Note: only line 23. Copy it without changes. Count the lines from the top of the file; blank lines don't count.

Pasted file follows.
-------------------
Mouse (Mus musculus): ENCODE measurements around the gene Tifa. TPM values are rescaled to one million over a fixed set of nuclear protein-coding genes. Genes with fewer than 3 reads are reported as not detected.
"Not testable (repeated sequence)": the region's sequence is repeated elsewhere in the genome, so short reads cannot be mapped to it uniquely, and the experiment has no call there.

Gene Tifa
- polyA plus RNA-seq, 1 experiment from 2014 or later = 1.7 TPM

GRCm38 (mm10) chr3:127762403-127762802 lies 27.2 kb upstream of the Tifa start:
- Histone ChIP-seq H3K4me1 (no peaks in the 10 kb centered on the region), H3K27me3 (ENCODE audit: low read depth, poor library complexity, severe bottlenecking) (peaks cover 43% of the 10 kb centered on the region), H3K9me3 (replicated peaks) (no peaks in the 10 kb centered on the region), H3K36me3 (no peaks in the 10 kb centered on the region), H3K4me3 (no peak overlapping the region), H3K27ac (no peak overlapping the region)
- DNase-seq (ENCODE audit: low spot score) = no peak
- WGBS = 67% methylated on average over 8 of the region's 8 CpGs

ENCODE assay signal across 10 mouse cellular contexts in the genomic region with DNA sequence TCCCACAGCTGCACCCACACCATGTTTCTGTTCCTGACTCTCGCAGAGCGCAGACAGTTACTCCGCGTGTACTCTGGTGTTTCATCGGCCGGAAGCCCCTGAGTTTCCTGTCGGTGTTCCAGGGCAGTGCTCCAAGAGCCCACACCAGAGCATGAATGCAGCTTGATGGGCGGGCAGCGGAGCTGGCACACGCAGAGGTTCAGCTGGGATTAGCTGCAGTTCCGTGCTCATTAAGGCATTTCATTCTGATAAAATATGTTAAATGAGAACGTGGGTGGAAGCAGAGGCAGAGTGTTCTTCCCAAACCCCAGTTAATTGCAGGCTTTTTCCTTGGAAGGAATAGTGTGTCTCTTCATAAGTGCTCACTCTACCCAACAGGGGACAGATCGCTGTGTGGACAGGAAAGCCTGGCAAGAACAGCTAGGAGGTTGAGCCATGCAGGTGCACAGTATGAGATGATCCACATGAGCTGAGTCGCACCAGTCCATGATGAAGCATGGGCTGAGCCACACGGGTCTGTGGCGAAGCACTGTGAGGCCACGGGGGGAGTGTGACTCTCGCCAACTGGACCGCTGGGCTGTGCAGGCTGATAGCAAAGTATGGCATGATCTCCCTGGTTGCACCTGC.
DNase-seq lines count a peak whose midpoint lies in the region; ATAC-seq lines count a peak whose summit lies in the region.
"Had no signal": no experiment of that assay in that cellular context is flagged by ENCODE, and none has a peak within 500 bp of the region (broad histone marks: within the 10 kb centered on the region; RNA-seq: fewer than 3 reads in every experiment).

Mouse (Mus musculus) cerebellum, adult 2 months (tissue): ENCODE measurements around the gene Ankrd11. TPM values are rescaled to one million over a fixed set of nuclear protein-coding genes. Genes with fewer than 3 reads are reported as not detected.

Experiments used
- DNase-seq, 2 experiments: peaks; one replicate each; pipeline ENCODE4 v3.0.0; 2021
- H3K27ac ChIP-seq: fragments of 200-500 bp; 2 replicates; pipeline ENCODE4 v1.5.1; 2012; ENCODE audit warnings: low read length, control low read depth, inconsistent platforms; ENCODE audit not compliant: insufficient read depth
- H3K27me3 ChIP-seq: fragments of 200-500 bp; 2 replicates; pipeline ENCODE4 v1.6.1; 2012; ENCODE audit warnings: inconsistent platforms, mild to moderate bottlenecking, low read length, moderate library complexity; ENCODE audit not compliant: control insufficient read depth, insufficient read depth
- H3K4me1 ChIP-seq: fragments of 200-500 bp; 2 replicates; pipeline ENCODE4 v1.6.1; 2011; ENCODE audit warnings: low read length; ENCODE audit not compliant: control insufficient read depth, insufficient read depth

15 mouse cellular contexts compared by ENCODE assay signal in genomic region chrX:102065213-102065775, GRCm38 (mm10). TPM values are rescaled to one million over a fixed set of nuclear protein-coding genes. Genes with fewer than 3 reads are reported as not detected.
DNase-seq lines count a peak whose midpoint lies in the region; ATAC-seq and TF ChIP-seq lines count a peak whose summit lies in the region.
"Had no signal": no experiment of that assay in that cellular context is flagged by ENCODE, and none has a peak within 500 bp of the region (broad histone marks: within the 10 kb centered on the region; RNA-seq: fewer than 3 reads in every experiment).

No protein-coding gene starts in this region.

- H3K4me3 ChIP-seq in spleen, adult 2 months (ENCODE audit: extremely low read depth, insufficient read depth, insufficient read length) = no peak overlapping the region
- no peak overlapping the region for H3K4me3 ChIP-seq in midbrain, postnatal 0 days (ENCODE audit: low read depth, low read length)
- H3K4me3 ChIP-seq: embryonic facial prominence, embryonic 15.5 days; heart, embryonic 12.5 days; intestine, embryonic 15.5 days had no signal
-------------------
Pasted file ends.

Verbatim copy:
- no peak overlapping the region for H3K4me3 ChIP-seq in midbrain, postnatal 0 days (ENCODE audit: low read depth, low read length)